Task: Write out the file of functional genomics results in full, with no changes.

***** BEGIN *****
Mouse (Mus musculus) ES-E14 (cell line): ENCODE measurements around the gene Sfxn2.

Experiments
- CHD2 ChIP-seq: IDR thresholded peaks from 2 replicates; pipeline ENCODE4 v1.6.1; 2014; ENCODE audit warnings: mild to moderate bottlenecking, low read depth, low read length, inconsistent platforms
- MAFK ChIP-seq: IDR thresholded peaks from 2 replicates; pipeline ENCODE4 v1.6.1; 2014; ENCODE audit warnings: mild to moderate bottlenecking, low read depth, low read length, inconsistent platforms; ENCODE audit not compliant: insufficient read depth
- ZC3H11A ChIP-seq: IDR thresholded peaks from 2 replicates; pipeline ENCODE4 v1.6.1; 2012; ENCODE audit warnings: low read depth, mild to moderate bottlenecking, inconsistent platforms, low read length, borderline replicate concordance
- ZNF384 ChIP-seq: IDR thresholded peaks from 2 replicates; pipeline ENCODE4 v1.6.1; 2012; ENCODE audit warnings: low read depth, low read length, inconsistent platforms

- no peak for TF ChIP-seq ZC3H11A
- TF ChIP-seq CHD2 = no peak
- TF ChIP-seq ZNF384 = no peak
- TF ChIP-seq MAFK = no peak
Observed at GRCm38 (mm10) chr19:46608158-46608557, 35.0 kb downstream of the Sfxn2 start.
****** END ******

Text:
Mouse (Mus musculus) ES-E14 (cell line): ENCODE measurements around the gene Sfxn2.

Experiments
- CHD2 ChIP-seq: IDR thresholded peaks from 2 replicates; pipeline ENCODE4 v1.6.1; 2014; ENCODE audit warnings: mild to moderate bottlenecking, low read depth, low read length, inconsistent platforms
- MAFK ChIP-seq: IDR thresholded peaks from 2 replicates; pipeline ENCODE4 v1.6.1; 2014; ENCODE audit warnings: mild to moderate bottlenecking, low read depth, low read length, inconsistent platforms; ENCODE audit not compliant: insufficient read depth
- ZC3H11A ChIP-seq: IDR thresholded peaks from 2 replicates; pipeline ENCODE4 v1.6.1; 2012; ENCODE audit warnings: low read depth, mild to moderate bottlenecking, inconsistent platforms, low read length, borderline replicate concordance
- ZNF384 ChIP-seq: IDR thresholded peaks from 2 replicates; pipeline ENCODE4 v1.6.1; 2012; ENCODE audit warnings: low read depth, low read length, inconsistent platforms

- no peak for TF ChIP-seq ZC3H11A
- TF ChIP-seq CHD2 = no peak
- TF ChIP-seq ZNF384 = no peak
- TF ChIP-seq MAFK = no peak
Observed at GRCm38 (mm10) chr19:46608158-46608557, 35.0 kb downstream of the Sfxn2 start.